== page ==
First Advisor

Craig L. Carr

Date of Publication


Document Type


Degree Name

Master of Science (M.S.) in Political Science


Political Science




Liberalism, Justice, John Rawls (1921-2002). Theory of justice



Physical Description

1 online resource (3, vii, 186 p.)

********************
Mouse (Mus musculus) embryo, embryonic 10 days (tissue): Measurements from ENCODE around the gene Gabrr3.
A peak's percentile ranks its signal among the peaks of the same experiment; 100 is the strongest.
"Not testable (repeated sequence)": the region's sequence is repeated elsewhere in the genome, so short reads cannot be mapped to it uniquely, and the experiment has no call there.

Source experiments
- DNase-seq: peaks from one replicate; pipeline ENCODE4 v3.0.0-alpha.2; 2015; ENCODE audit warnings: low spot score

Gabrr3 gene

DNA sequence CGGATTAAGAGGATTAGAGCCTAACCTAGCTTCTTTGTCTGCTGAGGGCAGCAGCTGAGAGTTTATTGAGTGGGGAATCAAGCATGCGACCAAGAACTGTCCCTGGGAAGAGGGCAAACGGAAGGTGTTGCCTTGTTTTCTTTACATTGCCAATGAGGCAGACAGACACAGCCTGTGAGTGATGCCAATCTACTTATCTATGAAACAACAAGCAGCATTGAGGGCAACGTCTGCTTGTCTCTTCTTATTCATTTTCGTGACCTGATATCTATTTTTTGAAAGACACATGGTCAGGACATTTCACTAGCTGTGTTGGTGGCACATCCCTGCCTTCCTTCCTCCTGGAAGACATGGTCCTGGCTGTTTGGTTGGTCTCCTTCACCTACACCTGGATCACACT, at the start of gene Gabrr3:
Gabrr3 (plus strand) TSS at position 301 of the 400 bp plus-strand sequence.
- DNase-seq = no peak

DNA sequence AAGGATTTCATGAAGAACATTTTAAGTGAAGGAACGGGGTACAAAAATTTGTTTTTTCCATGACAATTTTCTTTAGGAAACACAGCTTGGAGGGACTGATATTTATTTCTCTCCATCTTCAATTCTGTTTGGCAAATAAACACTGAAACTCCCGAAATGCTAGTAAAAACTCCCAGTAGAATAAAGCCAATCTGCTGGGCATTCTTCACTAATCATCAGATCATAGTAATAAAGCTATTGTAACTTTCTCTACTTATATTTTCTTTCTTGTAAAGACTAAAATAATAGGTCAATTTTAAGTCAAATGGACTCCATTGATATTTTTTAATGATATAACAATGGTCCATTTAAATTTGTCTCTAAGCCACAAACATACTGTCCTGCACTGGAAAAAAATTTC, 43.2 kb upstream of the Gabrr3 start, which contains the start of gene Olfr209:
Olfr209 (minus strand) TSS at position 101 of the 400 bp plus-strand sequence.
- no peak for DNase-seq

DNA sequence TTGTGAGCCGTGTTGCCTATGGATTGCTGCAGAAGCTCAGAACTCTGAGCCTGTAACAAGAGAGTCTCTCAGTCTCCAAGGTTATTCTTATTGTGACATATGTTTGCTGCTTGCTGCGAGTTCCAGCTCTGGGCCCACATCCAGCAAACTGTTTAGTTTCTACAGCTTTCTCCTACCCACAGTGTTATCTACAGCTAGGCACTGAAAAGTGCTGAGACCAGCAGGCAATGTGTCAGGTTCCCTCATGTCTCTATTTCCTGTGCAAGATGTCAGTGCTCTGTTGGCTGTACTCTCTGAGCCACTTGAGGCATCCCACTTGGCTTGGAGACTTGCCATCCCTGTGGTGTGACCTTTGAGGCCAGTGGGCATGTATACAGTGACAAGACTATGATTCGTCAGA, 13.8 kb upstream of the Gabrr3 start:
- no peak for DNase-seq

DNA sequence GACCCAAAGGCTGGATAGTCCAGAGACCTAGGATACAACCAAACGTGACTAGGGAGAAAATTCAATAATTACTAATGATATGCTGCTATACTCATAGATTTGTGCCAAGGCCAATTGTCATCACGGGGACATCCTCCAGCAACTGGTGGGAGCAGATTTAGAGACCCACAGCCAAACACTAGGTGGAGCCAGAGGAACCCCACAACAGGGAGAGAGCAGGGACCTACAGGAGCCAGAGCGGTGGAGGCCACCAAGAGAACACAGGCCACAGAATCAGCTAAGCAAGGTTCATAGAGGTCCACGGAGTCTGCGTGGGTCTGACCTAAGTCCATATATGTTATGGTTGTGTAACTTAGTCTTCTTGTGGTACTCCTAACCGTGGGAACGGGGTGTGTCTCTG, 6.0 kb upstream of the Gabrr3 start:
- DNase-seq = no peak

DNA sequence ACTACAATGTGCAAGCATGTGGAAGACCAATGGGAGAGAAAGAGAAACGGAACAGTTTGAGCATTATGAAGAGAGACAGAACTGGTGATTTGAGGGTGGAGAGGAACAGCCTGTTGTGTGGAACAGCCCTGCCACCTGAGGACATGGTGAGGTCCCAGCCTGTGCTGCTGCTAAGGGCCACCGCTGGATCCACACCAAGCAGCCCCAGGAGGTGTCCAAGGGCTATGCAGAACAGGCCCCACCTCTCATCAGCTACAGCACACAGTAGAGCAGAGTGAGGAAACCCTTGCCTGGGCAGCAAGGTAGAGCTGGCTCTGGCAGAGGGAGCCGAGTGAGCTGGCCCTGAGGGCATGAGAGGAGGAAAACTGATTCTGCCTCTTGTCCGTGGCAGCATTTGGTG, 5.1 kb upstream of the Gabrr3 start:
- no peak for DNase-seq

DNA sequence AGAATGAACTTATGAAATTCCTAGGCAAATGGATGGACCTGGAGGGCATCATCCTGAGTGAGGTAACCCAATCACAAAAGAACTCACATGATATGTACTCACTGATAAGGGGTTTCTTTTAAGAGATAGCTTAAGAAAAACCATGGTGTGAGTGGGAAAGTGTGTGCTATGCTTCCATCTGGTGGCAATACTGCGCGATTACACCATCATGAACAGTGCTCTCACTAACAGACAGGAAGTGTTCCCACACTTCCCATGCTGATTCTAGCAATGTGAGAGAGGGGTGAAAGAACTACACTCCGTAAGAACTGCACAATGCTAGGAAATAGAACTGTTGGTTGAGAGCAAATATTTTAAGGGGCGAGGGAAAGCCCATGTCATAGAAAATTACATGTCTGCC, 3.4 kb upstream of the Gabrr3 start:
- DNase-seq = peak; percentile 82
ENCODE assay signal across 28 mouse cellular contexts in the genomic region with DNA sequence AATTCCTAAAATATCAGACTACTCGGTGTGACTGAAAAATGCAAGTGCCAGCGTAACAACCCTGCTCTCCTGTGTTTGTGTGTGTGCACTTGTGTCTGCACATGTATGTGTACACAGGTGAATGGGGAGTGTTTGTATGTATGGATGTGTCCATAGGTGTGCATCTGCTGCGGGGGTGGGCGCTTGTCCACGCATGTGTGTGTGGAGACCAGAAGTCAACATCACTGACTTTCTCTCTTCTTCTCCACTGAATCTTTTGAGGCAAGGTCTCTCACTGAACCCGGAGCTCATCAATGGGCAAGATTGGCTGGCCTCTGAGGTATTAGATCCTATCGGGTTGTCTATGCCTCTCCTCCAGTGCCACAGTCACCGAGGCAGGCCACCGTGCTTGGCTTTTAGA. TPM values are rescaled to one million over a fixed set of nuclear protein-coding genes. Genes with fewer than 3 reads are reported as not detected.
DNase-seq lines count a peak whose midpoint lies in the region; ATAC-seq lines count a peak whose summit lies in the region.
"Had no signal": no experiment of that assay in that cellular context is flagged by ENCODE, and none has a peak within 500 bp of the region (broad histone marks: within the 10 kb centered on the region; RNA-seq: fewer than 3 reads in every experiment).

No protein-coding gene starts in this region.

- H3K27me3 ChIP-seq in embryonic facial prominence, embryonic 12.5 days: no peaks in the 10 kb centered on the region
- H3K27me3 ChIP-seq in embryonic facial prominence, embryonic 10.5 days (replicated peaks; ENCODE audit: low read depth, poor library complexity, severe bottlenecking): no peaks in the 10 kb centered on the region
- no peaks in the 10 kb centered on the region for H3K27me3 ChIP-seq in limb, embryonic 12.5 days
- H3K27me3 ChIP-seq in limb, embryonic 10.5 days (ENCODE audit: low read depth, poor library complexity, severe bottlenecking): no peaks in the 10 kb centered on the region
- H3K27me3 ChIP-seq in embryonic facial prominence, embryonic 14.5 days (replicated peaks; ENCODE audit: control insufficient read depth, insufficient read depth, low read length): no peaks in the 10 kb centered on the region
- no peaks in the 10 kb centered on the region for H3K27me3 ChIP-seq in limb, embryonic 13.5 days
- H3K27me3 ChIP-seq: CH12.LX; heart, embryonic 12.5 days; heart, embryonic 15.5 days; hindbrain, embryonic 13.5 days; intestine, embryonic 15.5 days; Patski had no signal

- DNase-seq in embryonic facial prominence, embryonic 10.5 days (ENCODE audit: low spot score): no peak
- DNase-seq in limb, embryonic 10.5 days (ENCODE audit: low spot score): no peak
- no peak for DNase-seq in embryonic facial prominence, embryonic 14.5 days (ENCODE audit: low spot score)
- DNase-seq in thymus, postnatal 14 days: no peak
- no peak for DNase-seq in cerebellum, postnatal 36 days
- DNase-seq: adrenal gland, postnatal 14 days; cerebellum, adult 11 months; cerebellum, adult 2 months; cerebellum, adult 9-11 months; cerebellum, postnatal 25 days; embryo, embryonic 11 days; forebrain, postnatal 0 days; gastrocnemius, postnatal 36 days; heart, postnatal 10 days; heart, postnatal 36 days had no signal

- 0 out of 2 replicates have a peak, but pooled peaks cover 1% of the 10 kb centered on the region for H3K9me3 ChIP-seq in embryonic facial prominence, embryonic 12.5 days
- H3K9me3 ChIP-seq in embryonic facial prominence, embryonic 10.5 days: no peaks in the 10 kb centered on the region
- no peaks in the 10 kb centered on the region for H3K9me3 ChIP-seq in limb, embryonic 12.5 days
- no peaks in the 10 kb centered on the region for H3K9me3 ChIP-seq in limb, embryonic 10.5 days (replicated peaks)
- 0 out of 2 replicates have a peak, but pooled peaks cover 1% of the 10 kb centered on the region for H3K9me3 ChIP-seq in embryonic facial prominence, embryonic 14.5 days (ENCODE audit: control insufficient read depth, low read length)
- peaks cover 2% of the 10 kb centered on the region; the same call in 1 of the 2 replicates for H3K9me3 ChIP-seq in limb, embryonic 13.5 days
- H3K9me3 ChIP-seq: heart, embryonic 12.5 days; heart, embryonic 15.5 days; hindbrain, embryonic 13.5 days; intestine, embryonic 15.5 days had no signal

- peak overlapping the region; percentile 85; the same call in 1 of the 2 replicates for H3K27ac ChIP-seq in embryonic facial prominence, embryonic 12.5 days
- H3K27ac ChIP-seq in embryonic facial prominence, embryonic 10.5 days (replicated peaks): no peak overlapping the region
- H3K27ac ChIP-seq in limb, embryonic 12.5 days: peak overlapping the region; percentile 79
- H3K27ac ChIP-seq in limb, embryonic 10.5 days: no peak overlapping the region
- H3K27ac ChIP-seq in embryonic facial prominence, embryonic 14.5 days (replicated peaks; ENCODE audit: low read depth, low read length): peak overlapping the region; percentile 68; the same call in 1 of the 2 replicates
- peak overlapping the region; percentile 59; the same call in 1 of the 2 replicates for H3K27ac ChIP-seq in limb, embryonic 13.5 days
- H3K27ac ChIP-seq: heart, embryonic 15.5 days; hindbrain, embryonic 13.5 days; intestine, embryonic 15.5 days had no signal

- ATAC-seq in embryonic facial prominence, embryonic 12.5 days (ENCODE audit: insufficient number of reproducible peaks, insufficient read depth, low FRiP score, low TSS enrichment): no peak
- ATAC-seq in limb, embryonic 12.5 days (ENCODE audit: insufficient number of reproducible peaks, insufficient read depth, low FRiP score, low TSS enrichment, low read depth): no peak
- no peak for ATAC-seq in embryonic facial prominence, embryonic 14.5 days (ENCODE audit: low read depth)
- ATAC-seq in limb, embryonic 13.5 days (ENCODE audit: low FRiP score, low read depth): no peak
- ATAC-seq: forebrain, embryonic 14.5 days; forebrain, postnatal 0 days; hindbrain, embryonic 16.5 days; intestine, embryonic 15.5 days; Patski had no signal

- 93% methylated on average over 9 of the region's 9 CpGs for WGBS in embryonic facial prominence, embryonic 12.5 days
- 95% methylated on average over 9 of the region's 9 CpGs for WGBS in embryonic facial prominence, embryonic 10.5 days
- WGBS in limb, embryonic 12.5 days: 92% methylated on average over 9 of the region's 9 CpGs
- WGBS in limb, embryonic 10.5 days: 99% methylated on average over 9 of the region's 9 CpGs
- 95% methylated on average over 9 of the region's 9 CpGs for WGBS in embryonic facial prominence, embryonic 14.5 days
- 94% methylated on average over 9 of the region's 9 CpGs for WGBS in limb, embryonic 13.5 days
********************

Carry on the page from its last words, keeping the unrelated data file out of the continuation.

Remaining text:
Without doubt, John Rawls's A Theory of Justice is one of the most important statements of Anglo-American political philosophy in the twentieth century. Through a revival of the social contract device, Rawls formulates a set of principles of correct political association ("the right") that he argues must be considered as prior to any conception of the good. These principles apply to all persons as free and equal beings in society, but more importantly they assume some things about the nature of persons in that society. On the institutional aspect of his theory, Rawls conceives of the state as a neutral arbiter of the good. This, coupled with a conception of persons as individuals that affirm the values of autonomy and equality, has drawn extensive critical fire from philosophers within and without liberalism. One such group of critics, the communitarians, claim that Rawls's idea of the person is too abstract or "groundless" to account for shared values, and thus fails to appreciate the extent to which we understand ourselves as embedded within our culture. Michael Sandel has thus argued that Rawls's person so conceived is too abstract to be of any theoretical let alone practical use, while Alasdair Macintyre has argued that such a conception of persons is incoherent: liberal "persons" do not know themselves, and so they cannot know what is right or what is good. This thesis analyzes the liberal-communitarian debate by comparing and contrasting some terms used by both sides in the debate. By analyzing the terms, I will present a liberal conception of the person as properly understood in Rawls's theory. ' Rawls has not been idle since the publication of A Theory of Justice. He has defended his theory in a series of articles and lectures that have developed his position in response to these and other criticisms. Specifically, by positing his theory within liberal-democratic culture, by acknowledging individual formative conceptions of the good, and by emphasizing and relying upon a modus vivendi view as the basis for political liberalism and a liberal culture, Rawls has answered the communitarian objections by incorporating and responding to those pertinent criticisms. I will argue that Rawls's recent emphasis on a theory of political liberalism successfully accounts for his idea of persons because it accords with our considered moral principles, it treats persons as free and equal beings worthy of respect, and it incorporates the only coherent construction of the social embeddedness thesis to a greater degree than communitarians acknowledge or appreciate. Rawls's political liberalism thus surpasses this aspect of the communitarian critique.


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